I made a decision to log out of my Instagram account, uninstall the app, and go on indefinite hiatus today.
There are two reasons mainly. One, is that I decide to place myself within some personal crunchtime towards submitting my thesis in all its entirety. I am happy that this is going well so far, and to be honest, I am still doing well despite still logged in to Instagram, or other social media platforms. Second is perhaps to deter a more destructive habit that I have developed — that is, mindlessly scrolling through the Instagram Story of everyone in my list till I eventually fall asleep. It was ridiculous. It has come to the point that I would not be able to fall asleep without a phone in my hand. So I decided I had to do something.
I am also feeling personally, or maybe collectively, bogged down with all the terrible news in the world. The climate emergency and the indifference of our leaders and the corporations who caused this, the growing anger and grievances of people around the world — Sudan, Hong Kong, and today Kashmir, among others — against the leaders and their governments (this is pretty rich coming from a Political Sociology candidate whose area is social movements and technology), the rising fascism, oppression etc. — in short, issues that make me feel helpless. It is also my privilege that enables me to log off and be able to miss out, while there are others who live out there in constant fear, and that makes feel even more helpless.
Over the weekend I have also been thinking about the idea of being bored productively. I know, it is such a contradiction. However in three studies done by the people at Australian National University which looked at boredom’s effects on idea generation, negative emotions like anger and frustration, and differences in responses to dullness by personality types, it shows that boredom led to more creative ideas and higher productivity. But! “Only those individuals with a high learning goal orientation, high need for cognition, high openness to experience, and high internal locus of control showed a significant increase in creativity when feeling bored,” the research team found. Which means that, doing nothing still requires some effort.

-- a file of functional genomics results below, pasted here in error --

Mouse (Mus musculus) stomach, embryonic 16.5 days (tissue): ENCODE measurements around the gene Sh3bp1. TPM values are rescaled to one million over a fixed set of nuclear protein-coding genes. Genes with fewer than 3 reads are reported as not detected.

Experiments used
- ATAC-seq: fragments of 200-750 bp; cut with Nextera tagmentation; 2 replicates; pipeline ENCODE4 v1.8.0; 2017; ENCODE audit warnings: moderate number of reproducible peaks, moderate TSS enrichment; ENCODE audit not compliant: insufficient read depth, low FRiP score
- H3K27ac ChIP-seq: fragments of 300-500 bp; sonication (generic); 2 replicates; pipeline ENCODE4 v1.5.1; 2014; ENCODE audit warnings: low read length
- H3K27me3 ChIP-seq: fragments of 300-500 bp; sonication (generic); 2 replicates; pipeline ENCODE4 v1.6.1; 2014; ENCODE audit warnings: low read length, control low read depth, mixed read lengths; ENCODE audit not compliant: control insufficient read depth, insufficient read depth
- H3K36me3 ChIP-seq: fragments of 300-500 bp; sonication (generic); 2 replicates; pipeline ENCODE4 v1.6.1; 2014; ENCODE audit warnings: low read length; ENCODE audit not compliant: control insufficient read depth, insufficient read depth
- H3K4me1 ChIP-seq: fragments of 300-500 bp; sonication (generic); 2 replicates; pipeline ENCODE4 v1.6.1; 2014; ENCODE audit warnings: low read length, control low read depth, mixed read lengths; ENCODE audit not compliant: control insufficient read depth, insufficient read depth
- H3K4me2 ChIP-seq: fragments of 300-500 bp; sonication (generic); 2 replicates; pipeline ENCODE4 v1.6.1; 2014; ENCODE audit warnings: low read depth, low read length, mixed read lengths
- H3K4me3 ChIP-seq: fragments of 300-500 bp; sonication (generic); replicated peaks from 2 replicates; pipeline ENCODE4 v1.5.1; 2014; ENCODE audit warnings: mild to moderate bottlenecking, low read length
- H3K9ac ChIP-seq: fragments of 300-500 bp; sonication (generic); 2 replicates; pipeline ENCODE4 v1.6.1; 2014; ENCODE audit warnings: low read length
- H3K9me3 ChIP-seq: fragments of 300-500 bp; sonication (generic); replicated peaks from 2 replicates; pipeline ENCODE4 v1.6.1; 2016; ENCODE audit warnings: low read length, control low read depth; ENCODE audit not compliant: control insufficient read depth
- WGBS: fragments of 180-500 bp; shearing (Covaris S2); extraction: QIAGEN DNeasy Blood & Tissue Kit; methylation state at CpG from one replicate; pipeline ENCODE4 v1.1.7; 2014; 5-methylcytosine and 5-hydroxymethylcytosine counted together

How does it feel to be truly bored? To be experiencing la noia as the ‘most sublime of all human emotions‘? To be bored enough to write a poem dedicated to the feeling, describing it ‘world-weary’ and ‘soul-destroying fiend’? Or paint it? The Dutch have a word for when you don’t know how to be bored — niksen, which literally means do nothing, or be idle. “Stop doing everything right now. Congratulations, you just did a niksen. It is essentially sanctioned daydreaming.” It isn’t necessarily easy (!) as boredom can lead to rumination, and rumination can lead to increased heart rate and trouble sleeping. You know, like those 2 pm mental movies playing in your head as you tried to drift off to sleep. Trying to be bored is even hard work!
I was also initially worried about FOMO before I tried to log off Instagram just now, but I happened to stumble upon this Doug Belshaw’s blog post over tea on how to deal with this overwhelming feeling of just being, especially in this highly technologised world (“the decisions I made about tech are decisions I make about life“). He shared these commandments from Kathy Sierra’s 2006 blog post — which is surprisingly still relevant — on how to consume Internet things smartly:
- Find the best aggregators
- Get summaries
- Cut the redundancy!
- Unsubscribe to as many things as possible
- Recognise that gossip and celebrity entertainment are black holes
- Pick the categories you want for a balanced perspective, and include some from OUTSIDE your main field of interest
- Be a LOT more realistic about what you’re likely to get to, and throw the rest out.
- In any thing you need to learn, find a person who can tell you what is:
- Need to know
- Should know
- Nice to know
- Edge case, only if it applies to you specifically
In any case also, let’s turn FOMO into NOSMO — which is Jenny Odell‘s reformulation of the four-letter acronym and it stands for ‘Necessity Of Sometimes Missing Out’.